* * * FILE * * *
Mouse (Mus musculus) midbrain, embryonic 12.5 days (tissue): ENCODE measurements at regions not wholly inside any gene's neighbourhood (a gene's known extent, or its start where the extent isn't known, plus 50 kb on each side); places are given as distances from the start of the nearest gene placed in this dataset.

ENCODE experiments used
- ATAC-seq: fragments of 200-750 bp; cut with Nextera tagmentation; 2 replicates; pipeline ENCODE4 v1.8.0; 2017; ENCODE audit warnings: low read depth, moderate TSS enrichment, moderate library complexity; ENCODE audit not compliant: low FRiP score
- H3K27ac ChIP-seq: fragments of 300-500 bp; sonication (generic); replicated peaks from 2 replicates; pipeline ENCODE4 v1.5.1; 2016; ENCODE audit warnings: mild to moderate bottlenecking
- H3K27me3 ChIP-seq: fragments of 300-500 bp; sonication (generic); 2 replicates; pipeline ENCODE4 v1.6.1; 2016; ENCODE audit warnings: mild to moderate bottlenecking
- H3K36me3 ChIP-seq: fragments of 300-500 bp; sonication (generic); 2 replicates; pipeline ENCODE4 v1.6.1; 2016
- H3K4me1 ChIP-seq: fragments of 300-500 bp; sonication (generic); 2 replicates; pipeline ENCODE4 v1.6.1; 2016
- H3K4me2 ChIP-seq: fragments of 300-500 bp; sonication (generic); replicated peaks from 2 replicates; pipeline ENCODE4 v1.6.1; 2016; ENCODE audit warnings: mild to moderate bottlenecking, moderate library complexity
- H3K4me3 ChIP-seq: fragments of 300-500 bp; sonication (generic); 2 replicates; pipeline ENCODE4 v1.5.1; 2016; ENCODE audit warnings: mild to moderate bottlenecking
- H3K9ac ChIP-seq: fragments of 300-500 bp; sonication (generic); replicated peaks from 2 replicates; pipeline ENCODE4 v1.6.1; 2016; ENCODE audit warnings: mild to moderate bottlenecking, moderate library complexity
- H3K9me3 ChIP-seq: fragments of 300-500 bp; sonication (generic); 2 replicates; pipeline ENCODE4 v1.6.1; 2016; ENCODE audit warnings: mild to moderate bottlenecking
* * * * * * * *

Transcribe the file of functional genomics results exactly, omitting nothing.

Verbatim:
Mouse (Mus musculus) midbrain, embryonic 12.5 days (tissue): ENCODE measurements at regions not wholly inside any gene's neighbourhood (a gene's known extent, or its start where the extent isn't known, plus 50 kb on each side); places are given as distances from the start of the nearest gene placed in this dataset.

ENCODE experiments used
- ATAC-seq: fragments of 200-750 bp; cut with Nextera tagmentation; 2 replicates; pipeline ENCODE4 v1.8.0; 2017; ENCODE audit warnings: low read depth, moderate TSS enrichment, moderate library complexity; ENCODE audit not compliant: low FRiP score
- H3K27ac ChIP-seq: fragments of 300-500 bp; sonication (generic); replicated peaks from 2 replicates; pipeline ENCODE4 v1.5.1; 2016; ENCODE audit warnings: mild to moderate bottlenecking
- H3K27me3 ChIP-seq: fragments of 300-500 bp; sonication (generic); 2 replicates; pipeline ENCODE4 v1.6.1; 2016; ENCODE audit warnings: mild to moderate bottlenecking
- H3K36me3 ChIP-seq: fragments of 300-500 bp; sonication (generic); 2 replicates; pipeline ENCODE4 v1.6.1; 2016
- H3K4me1 ChIP-seq: fragments of 300-500 bp; sonication (generic); 2 replicates; pipeline ENCODE4 v1.6.1; 2016
- H3K4me2 ChIP-seq: fragments of 300-500 bp; sonication (generic); replicated peaks from 2 replicates; pipeline ENCODE4 v1.6.1; 2016; ENCODE audit warnings: mild to moderate bottlenecking, moderate library complexity
- H3K4me3 ChIP-seq: fragments of 300-500 bp; sonication (generic); 2 replicates; pipeline ENCODE4 v1.5.1; 2016; ENCODE audit warnings: mild to moderate bottlenecking
- H3K9ac ChIP-seq: fragments of 300-500 bp; sonication (generic); replicated peaks from 2 replicates; pipeline ENCODE4 v1.6.1; 2016; ENCODE audit warnings: mild to moderate bottlenecking, moderate library complexity
- H3K9me3 ChIP-seq: fragments of 300-500 bp; sonication (generic); 2 replicates; pipeline ENCODE4 v1.6.1; 2016; ENCODE audit warnings: mild to moderate bottlenecking